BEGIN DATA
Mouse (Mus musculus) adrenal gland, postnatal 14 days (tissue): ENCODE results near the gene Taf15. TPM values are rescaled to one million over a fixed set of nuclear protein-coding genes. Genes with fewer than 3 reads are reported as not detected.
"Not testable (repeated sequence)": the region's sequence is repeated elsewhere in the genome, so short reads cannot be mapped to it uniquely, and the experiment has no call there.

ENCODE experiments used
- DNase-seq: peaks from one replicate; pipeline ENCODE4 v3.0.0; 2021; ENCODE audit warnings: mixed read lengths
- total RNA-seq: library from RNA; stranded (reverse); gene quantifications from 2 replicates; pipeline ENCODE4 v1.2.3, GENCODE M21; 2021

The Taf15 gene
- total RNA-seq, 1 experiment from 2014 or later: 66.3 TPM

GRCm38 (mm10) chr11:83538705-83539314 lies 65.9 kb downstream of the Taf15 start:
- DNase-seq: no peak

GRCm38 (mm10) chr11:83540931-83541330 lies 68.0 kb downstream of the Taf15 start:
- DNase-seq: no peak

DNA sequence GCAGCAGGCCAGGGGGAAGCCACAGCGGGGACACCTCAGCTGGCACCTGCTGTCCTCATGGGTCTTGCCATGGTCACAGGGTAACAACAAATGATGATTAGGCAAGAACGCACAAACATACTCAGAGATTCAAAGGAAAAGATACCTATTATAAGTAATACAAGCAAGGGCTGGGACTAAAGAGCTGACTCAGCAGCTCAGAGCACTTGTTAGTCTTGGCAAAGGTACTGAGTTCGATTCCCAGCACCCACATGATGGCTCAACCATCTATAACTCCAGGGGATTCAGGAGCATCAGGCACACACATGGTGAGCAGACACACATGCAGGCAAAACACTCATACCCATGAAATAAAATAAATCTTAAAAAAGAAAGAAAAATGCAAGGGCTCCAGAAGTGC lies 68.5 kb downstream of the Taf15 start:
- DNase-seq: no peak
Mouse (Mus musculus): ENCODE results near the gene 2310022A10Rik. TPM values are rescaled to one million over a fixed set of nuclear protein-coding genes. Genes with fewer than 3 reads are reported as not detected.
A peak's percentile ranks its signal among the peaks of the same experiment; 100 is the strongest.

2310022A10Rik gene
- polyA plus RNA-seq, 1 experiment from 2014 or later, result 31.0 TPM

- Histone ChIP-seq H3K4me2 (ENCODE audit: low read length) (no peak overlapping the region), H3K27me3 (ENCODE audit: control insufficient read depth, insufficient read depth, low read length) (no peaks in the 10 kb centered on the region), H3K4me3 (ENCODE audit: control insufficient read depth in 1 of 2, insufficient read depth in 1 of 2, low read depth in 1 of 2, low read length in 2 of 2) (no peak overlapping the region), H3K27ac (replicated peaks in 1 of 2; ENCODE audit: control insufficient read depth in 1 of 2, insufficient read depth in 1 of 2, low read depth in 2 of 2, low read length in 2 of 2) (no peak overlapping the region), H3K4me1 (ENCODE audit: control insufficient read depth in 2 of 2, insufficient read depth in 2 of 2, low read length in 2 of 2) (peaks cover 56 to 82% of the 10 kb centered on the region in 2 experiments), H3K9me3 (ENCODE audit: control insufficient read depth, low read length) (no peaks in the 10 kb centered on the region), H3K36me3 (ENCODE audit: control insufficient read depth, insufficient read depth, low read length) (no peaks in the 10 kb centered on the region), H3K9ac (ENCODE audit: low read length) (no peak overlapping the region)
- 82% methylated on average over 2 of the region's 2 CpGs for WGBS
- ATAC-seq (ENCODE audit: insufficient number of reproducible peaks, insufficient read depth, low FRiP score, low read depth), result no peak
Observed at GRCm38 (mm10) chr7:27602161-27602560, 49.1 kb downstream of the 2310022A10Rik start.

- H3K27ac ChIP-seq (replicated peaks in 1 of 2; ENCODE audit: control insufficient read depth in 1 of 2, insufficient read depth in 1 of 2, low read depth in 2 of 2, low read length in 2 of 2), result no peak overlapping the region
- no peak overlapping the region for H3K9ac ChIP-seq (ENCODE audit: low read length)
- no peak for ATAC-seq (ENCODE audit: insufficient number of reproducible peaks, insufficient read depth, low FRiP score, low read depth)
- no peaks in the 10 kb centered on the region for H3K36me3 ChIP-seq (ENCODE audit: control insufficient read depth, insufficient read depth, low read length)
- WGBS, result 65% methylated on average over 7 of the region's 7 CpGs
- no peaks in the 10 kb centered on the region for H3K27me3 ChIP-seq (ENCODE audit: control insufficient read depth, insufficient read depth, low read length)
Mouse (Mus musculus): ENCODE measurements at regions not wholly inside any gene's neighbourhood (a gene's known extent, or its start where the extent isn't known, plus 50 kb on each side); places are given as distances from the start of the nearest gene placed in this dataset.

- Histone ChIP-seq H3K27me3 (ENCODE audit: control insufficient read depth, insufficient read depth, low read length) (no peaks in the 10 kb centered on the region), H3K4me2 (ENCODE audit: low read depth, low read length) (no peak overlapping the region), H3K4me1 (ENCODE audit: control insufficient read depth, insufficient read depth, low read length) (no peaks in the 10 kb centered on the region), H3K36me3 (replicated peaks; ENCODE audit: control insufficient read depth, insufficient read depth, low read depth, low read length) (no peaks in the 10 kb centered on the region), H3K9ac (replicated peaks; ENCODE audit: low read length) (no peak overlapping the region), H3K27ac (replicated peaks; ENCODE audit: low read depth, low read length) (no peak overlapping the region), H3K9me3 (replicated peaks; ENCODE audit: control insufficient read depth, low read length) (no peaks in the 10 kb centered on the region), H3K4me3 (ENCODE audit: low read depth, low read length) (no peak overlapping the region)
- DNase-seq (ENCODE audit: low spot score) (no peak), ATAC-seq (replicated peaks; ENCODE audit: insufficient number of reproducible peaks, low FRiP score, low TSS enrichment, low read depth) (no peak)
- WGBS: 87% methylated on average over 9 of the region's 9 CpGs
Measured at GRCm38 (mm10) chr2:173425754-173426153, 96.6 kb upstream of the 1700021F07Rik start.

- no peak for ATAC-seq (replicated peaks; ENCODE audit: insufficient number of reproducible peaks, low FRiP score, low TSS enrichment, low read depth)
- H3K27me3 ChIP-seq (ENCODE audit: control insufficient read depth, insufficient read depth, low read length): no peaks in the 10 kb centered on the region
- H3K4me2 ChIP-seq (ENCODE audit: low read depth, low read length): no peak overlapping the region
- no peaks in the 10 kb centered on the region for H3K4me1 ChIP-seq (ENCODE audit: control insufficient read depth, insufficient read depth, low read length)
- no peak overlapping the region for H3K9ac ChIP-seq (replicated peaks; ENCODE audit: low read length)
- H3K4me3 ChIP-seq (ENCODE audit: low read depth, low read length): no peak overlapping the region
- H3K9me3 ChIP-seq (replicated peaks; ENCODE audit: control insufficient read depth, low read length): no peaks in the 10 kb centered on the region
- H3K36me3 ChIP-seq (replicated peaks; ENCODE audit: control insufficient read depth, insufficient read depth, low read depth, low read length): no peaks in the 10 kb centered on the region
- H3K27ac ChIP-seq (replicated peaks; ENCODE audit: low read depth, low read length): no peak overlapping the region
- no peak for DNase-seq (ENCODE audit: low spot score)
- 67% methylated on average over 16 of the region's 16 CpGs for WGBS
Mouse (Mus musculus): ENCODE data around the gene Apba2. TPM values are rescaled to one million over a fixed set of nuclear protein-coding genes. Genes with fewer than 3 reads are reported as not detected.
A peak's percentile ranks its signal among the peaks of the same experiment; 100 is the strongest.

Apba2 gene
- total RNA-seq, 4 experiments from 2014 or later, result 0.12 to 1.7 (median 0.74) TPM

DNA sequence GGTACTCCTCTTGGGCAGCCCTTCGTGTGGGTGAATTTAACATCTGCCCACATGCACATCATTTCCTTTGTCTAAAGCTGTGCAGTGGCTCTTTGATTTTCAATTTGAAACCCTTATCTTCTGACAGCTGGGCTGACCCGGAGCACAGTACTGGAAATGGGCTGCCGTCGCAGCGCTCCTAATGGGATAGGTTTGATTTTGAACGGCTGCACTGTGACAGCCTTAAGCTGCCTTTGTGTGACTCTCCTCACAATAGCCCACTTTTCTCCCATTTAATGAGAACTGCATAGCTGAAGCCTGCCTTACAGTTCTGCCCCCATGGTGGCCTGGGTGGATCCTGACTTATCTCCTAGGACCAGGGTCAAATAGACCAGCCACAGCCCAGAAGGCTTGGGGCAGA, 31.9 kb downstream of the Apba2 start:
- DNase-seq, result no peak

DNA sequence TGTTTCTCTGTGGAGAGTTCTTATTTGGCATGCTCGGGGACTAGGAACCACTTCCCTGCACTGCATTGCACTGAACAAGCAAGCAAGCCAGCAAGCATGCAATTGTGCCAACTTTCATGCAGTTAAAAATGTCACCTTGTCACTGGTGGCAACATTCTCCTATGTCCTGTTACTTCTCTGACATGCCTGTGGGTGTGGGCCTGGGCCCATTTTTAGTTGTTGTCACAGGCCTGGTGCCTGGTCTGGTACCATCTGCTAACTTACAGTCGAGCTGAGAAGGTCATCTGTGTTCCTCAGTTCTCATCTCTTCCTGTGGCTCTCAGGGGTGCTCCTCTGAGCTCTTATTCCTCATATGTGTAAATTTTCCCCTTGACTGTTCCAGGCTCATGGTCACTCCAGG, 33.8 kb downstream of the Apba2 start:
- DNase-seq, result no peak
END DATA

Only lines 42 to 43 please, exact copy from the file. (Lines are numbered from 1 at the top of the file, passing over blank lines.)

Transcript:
- no peak for DNase-seq (ENCODE audit: low spot score)
- 67% methylated on average over 16 of the region's 16 CpGs for WGBS